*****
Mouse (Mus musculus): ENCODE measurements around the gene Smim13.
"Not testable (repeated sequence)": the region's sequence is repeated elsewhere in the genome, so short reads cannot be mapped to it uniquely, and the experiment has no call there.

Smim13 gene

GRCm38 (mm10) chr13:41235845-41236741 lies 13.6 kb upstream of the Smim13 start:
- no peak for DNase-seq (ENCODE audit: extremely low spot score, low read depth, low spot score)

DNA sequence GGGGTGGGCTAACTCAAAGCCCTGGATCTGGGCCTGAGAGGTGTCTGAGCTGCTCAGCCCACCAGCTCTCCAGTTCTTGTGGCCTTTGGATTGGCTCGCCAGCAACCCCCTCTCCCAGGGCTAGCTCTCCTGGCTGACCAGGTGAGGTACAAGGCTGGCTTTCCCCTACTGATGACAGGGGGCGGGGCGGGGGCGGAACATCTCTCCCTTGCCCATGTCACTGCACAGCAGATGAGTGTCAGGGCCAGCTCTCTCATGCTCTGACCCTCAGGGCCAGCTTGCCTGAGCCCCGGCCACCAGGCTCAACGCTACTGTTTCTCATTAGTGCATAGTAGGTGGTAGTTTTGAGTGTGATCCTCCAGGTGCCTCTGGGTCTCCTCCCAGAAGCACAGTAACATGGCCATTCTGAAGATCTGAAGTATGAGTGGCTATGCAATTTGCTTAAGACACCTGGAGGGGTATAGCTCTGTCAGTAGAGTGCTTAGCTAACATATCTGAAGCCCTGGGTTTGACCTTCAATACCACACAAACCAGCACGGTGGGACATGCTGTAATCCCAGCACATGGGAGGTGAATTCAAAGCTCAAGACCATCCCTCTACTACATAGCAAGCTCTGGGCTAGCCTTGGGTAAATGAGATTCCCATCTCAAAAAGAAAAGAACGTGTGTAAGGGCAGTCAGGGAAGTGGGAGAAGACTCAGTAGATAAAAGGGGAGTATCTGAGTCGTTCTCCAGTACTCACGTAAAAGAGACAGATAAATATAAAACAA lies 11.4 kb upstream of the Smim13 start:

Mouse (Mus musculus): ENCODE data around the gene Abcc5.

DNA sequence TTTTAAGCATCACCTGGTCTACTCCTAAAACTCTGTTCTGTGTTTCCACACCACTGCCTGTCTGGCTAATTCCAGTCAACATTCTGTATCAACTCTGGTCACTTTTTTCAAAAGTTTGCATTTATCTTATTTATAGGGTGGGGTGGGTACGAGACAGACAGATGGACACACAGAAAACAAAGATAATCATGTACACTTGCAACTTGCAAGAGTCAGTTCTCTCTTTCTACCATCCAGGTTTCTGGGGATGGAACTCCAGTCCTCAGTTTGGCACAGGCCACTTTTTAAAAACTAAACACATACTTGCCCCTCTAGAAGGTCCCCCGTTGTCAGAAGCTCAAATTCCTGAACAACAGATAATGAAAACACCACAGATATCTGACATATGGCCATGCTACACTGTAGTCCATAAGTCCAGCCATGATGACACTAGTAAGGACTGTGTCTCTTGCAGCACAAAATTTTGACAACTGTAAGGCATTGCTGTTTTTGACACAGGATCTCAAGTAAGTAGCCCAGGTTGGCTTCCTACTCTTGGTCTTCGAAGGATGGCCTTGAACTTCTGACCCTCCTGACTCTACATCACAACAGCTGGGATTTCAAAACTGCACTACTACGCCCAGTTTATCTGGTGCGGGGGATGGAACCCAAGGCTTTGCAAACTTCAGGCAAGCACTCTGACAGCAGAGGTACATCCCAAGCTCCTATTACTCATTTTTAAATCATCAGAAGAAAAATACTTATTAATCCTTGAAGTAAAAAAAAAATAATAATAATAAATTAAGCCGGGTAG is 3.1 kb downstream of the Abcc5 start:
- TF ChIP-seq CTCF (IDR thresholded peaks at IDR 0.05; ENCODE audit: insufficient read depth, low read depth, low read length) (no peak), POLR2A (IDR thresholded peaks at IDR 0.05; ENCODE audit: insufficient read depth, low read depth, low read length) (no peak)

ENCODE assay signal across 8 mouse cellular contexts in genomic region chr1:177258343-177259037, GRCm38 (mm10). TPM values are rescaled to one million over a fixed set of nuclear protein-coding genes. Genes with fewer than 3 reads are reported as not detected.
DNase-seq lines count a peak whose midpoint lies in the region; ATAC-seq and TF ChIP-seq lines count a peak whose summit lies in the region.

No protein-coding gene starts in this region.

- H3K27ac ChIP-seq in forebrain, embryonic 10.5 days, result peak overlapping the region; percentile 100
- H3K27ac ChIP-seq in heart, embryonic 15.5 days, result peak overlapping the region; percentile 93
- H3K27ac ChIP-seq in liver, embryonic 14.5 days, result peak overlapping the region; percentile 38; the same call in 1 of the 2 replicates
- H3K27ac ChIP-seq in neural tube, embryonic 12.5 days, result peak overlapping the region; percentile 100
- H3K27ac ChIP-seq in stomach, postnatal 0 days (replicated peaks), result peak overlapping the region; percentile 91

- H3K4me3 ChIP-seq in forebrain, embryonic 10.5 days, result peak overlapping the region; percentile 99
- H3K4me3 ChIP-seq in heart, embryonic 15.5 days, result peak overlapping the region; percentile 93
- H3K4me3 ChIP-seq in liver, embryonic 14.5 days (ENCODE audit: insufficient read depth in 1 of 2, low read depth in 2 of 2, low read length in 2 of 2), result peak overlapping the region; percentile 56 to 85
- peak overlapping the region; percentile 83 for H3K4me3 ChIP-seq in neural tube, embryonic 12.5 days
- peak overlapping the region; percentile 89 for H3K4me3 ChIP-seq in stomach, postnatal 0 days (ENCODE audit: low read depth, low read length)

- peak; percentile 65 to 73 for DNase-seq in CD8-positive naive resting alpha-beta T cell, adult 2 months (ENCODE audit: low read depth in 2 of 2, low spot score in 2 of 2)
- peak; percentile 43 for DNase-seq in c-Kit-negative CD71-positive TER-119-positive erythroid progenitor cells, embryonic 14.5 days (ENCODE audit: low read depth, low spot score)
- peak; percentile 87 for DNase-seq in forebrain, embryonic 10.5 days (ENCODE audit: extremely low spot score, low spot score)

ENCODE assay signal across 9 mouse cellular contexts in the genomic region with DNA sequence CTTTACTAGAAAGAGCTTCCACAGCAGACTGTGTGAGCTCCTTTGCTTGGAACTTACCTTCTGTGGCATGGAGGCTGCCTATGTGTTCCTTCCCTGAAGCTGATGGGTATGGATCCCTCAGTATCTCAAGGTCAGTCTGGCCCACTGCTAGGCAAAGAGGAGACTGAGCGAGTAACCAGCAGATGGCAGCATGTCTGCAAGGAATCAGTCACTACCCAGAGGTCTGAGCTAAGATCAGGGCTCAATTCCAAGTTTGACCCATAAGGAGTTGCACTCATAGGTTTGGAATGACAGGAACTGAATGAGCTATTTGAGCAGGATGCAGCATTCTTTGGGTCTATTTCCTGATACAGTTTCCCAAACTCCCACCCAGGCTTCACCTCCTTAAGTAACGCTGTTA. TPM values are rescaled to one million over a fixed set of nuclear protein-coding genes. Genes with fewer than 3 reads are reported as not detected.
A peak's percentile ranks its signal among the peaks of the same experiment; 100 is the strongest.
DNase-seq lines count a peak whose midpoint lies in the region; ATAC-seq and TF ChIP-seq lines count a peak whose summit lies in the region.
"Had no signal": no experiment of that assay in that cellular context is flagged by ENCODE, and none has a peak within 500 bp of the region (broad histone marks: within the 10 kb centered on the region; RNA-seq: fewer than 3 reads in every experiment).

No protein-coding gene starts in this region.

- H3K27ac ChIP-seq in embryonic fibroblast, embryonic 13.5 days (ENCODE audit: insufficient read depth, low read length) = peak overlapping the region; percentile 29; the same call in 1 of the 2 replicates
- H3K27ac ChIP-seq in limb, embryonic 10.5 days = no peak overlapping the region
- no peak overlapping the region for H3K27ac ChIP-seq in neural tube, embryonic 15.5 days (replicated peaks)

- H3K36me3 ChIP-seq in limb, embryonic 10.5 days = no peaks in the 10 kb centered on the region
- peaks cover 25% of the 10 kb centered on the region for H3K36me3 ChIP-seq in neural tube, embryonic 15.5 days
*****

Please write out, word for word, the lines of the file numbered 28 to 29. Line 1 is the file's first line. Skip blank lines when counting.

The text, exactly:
DNase-seq lines count a peak whose midpoint lies in the region; ATAC-seq and TF ChIP-seq lines count a peak whose summit lies in the region.
"Had no signal": no experiment of that assay in that cellular context is flagged by ENCODE, and none has a peak within 500 bp of the region (broad histone marks: within the 10 kb centered on the region; RNA-seq: fewer than 3 reads in every experiment).